The stalwarts are relegated to the second division but Wales are a united team where skill and conviction trump status
Spend even five minutes at the Wales training camp or five seconds listening to any of the players and you’ll understand what drives this squad. On Saturday, monolingual journalists sat and listened as Ben Davies delivered the first-ever World Cup press conference in Welsh.
But here’s the thing: You could still make out what he was saying. The beaming smile at the mention of Euro 2016, the way Davies’ eyes lit up hearing praise for Gareth Bale, the pause, laugh and response when asked how far Wales could go; This is a team defined by their body language and boy are they optimistic.
They might as well be. Success for Wales was to reach this tournament; it’s not condescending to say that because they say it themselves. But they are in a unique position where they are free from pressure and expectations but with dramatic experience in major tournaments. It has created harmony in a squad that has neither egos nor individual interests to poke holes in. Bale may be the leader through talent, but not personality. They are a group of friends who love to play soccer together.
Nobody embodies that more than Jonny Williams. While virtually every other footballer is enjoying a break from club football at this World Cup, Williams had his eye on Swindon Town against Crewe Alexandra in League Two. Wales are the only squad in this tournament to feature players from the fourth division. And yet there was never a danger that Williams would be left out.
For players like Williams, international football has been heaven for the last three years. He admits his club career has meandered, often through no fault of his own, as injuries and circumstances conspired against him. Williams made 55 league appearances at Crystal Palace in eight years to 2019 and has been loaned to five different clubs. Positive news came in 2021 when Cardiff paid a fee to sign him from Charlton but he soon fell out of favor. It was difficult times.
“I had doubts about what I wanted to do in the future,” says Williams. “My head was a bit messed up, I was a free agent. I had signed for Cardiff and had been there for a while but hadn’t played as many games as I would have liked, mainly because the team had an unpredictable eight-game winning streak. I’ve felt down at times. Sunderland was tough. And when I wasn’t kept by Cardiff and was out of contract, I thought about going abroad or staying in England.”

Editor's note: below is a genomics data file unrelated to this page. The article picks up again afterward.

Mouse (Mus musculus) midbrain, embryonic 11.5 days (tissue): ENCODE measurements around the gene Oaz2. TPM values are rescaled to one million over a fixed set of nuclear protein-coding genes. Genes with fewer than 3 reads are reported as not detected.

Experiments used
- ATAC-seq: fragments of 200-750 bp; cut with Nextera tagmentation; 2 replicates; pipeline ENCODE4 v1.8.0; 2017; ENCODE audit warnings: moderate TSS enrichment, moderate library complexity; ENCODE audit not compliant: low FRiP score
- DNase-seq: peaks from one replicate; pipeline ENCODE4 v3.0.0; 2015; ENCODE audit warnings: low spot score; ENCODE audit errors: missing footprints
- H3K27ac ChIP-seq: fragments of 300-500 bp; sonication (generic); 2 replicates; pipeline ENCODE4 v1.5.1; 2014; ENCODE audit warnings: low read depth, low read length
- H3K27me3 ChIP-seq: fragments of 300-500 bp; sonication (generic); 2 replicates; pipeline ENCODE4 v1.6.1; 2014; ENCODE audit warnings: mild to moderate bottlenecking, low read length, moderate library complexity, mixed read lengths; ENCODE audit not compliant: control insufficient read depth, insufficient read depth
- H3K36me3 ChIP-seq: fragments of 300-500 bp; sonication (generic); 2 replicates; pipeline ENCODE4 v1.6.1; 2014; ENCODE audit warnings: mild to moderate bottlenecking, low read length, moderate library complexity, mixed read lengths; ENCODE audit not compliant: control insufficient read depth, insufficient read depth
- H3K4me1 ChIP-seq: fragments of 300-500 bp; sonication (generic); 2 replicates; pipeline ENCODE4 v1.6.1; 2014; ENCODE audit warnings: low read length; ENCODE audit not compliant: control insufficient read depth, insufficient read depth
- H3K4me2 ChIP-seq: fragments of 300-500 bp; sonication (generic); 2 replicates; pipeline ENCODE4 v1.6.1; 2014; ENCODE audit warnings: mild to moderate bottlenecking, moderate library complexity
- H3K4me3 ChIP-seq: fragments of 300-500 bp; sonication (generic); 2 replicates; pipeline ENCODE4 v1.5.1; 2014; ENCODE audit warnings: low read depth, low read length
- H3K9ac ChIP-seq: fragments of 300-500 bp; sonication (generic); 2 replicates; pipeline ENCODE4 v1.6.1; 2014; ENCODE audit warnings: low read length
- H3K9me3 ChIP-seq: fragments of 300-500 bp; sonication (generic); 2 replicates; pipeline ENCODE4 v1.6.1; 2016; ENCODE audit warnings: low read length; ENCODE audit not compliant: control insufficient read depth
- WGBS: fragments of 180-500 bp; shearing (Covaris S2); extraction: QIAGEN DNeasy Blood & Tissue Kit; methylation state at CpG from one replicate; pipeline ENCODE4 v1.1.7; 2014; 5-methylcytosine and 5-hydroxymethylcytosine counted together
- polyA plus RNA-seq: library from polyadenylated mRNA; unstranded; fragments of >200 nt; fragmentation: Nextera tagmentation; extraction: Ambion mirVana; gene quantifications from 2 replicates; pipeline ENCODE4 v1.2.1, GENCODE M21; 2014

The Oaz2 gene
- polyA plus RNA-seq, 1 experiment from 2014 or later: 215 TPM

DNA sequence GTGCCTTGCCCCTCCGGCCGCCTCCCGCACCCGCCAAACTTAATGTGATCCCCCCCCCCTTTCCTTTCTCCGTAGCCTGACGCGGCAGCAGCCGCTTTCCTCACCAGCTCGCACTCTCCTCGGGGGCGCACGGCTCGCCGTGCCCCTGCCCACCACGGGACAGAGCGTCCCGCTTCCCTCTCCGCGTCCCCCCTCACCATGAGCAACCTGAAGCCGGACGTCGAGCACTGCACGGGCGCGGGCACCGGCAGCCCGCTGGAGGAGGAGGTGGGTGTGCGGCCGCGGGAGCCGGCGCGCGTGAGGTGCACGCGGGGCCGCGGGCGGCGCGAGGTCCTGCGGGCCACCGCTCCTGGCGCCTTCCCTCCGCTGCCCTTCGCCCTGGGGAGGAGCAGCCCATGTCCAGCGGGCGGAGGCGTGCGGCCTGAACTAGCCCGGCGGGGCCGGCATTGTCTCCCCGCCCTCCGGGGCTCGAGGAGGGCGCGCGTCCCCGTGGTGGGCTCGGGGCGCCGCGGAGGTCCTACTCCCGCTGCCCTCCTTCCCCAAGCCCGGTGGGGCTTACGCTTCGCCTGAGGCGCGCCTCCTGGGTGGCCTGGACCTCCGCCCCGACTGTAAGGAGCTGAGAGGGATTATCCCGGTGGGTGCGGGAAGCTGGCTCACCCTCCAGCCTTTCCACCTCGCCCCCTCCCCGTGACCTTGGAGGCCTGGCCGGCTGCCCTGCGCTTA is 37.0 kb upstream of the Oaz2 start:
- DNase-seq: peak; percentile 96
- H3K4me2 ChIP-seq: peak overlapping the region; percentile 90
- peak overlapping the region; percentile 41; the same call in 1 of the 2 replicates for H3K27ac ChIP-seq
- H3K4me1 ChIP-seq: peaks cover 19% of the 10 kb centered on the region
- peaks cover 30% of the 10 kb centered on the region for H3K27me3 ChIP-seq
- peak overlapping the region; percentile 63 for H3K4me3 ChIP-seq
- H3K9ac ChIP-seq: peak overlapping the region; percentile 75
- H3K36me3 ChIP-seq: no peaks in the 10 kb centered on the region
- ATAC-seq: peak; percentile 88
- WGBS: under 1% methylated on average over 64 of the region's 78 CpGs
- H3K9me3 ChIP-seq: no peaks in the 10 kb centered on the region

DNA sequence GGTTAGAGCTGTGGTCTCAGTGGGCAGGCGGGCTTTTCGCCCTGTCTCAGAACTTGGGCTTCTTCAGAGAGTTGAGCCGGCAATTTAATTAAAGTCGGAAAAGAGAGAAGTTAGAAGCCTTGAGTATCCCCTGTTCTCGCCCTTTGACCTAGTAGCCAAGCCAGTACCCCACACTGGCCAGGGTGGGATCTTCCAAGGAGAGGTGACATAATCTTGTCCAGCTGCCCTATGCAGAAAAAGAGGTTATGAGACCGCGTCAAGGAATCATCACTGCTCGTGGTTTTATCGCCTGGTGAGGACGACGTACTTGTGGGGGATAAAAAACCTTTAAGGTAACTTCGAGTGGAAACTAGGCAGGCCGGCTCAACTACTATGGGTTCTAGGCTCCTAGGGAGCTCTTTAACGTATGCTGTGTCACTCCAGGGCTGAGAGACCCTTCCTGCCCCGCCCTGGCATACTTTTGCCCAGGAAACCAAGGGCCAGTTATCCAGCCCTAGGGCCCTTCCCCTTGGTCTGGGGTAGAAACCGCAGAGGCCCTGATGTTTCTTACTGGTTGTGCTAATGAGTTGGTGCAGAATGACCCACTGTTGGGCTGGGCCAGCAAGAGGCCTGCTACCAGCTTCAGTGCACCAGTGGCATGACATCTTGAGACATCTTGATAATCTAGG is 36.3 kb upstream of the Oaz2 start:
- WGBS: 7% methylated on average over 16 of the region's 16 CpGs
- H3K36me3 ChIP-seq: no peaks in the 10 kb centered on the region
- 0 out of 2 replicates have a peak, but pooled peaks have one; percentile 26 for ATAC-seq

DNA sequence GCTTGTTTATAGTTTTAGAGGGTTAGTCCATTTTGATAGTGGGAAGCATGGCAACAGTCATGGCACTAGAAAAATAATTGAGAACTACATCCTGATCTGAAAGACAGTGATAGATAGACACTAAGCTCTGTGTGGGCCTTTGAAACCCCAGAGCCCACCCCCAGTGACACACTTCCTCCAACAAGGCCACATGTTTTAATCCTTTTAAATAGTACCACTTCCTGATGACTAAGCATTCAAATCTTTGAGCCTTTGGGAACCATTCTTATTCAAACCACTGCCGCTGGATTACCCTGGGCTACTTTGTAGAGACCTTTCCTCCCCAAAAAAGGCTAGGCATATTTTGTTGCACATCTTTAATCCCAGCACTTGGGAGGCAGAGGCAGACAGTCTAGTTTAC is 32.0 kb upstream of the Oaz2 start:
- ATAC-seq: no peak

Then came a call from Ben Garner, Williams’ former manager at Palace, who was about to be appointed as Swindon Town’s new manager. He wanted to play passing football, needed to bring in a central midfielder or two and was keen to build a team around Williams. He understood that Williams probably didn’t want to be relegated to the second division.
Williams admits it took him two or three weeks to make the decision. He believed he could still play at a higher level and at 29 knew falling down divisions could be a dangerous game. But with a World Cup on the horizon if Wales qualifies, he knew he had to play regularly. He had never started more than 15 league games in a season. It was perhaps the best decision he could make.
“I just did what I always do: give everything on the pitch, try to play to my strengths. I’ve scored a couple of goals this year, which I haven’t always done. I’ve always been a bit selfless as a player and I’ve given up things, but I’ve taken more responsibility this year to take things on myself.
“But when you look back on your career, you want to make sure you’ve enjoyed it as much as possible. Before that, I don’t think I could say I had done that, so I’m trying to catch up a bit. And here I am at a World Cup, so it’s really very surreal.”
Surreal and yet built entirely on robust principles. Don’t overlook the importance of happiness. The Wales squad aren’t the strongest in their World Cup group, but they weren’t among the top four at Euro 2016 either. Wales – the manager, the coaches, the public – know Williams’ abilities no matter what level he plays at; He’s done it before for Wales. What they needed was a man who was at peace with himself and could enjoy football again.
Wales cannot close the gap in squad depth or recent Champions League experience to the top teams in the competition. But they can become greater than the sum of their parts by harnessing the power of unity, shared values and a democracy where it doesn’t matter who you play for or what competition you play in. This is the Wales squad, a fantasy island where weird and great things can be achieved.